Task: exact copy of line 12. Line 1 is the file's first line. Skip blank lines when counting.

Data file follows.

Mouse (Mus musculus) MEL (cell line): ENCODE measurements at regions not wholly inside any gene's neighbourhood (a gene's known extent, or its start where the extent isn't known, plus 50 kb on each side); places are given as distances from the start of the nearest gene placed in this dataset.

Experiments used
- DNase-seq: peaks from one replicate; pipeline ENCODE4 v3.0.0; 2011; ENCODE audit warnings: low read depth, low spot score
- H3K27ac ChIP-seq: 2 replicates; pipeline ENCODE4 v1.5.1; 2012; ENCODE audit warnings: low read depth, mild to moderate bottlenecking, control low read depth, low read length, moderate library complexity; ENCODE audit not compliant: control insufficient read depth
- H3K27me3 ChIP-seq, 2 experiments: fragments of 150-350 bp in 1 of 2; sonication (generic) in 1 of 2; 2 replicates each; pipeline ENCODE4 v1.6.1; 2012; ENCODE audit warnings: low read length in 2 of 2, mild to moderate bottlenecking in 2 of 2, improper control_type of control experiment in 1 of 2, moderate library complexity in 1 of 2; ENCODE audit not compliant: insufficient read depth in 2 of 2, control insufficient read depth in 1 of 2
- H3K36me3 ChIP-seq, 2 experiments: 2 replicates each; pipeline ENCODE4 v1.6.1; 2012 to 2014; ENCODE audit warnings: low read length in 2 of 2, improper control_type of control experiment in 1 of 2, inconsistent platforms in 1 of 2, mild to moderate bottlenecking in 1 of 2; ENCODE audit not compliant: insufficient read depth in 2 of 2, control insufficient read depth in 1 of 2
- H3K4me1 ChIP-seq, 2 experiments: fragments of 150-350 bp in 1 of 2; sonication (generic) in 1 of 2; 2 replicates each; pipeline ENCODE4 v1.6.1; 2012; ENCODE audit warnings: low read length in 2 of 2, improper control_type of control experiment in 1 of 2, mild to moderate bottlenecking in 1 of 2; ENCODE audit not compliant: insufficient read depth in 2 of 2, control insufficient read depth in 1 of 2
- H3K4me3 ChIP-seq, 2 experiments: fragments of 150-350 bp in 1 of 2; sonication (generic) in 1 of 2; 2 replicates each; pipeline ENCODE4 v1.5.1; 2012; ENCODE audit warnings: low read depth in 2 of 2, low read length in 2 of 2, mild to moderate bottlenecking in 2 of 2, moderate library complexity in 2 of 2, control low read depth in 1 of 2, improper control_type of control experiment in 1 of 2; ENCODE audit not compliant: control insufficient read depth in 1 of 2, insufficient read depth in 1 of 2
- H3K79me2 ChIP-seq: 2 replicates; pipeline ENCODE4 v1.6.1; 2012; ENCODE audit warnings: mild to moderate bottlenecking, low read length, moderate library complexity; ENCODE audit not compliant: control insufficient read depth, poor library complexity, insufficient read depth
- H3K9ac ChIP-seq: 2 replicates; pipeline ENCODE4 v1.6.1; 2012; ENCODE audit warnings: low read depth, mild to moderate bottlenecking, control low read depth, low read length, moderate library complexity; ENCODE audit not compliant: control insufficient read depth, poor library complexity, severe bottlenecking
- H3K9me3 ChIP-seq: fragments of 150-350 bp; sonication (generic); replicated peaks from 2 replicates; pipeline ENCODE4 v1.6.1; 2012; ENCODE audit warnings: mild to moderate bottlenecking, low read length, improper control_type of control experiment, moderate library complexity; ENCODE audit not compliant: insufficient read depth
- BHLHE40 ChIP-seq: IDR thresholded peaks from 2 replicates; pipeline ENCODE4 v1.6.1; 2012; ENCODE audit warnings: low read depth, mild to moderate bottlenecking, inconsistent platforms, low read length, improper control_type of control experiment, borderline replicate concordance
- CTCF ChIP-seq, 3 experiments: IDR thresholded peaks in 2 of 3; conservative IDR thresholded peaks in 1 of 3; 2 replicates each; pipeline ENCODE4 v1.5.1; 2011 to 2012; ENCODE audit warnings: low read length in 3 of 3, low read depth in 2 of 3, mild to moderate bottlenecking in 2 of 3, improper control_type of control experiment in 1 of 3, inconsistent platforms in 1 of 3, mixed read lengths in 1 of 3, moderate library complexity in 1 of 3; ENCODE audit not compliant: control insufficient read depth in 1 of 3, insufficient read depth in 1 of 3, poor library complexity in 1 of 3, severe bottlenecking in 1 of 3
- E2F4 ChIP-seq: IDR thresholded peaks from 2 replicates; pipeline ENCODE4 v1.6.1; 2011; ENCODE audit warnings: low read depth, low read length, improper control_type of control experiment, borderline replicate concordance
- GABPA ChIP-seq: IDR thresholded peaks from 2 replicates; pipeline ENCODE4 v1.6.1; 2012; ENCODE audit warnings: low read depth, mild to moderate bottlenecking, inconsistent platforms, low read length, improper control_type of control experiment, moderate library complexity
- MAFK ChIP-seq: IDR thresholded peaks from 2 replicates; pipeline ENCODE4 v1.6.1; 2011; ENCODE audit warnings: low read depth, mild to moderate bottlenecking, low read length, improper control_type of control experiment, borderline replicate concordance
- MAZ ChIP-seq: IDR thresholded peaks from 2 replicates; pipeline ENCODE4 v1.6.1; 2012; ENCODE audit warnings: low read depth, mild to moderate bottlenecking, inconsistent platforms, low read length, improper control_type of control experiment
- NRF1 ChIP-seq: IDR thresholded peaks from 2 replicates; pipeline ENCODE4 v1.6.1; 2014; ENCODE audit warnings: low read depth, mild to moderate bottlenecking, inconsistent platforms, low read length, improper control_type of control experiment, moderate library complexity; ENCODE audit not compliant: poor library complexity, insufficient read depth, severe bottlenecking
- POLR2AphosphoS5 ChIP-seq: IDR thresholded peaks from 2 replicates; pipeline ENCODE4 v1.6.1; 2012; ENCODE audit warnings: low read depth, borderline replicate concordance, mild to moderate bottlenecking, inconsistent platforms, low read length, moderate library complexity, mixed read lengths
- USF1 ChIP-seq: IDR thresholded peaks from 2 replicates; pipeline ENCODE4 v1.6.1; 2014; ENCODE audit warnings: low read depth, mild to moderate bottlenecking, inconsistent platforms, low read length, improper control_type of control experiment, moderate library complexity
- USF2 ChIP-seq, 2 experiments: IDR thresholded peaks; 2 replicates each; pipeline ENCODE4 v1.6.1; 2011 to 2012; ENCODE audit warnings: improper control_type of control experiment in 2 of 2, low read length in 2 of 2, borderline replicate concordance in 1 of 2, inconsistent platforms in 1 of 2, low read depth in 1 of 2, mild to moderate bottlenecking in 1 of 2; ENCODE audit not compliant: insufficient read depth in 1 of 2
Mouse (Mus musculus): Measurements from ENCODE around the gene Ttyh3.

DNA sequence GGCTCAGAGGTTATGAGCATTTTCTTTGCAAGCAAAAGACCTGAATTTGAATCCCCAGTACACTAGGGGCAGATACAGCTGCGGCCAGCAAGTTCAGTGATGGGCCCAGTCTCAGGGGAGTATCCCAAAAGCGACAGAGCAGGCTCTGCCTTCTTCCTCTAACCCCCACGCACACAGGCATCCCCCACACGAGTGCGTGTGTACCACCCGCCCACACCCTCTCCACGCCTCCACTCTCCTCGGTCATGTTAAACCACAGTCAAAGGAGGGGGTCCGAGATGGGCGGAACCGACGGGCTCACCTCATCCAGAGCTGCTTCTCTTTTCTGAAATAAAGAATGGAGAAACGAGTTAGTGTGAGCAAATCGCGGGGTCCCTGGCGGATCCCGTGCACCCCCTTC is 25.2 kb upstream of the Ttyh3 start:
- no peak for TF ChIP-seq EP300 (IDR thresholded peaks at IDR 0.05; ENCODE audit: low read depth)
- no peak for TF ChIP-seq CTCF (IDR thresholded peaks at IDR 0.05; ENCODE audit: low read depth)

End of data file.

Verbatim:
- BHLHE40 ChIP-seq: IDR thresholded peaks from 2 replicates; pipeline ENCODE4 v1.6.1; 2012; ENCODE audit warnings: low read depth, mild to moderate bottlenecking, inconsistent platforms, low read length, improper control_type of control experiment, borderline replicate concordance